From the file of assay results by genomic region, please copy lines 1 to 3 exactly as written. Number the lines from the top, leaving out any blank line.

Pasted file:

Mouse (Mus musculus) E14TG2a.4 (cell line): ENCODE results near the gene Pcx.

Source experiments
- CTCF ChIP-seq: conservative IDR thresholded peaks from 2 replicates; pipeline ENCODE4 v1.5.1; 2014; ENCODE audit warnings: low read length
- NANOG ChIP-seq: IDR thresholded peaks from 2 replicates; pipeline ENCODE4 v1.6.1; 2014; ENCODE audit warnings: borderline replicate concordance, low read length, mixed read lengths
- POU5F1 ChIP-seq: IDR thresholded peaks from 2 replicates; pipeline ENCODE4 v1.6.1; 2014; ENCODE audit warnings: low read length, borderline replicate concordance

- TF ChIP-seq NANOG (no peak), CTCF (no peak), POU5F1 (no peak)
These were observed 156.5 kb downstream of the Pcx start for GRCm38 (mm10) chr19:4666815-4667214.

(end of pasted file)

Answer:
Mouse (Mus musculus) E14TG2a.4 (cell line): ENCODE results near the gene Pcx.

Source experiments
- CTCF ChIP-seq: conservative IDR thresholded peaks from 2 replicates; pipeline ENCODE4 v1.5.1; 2014; ENCODE audit warnings: low read length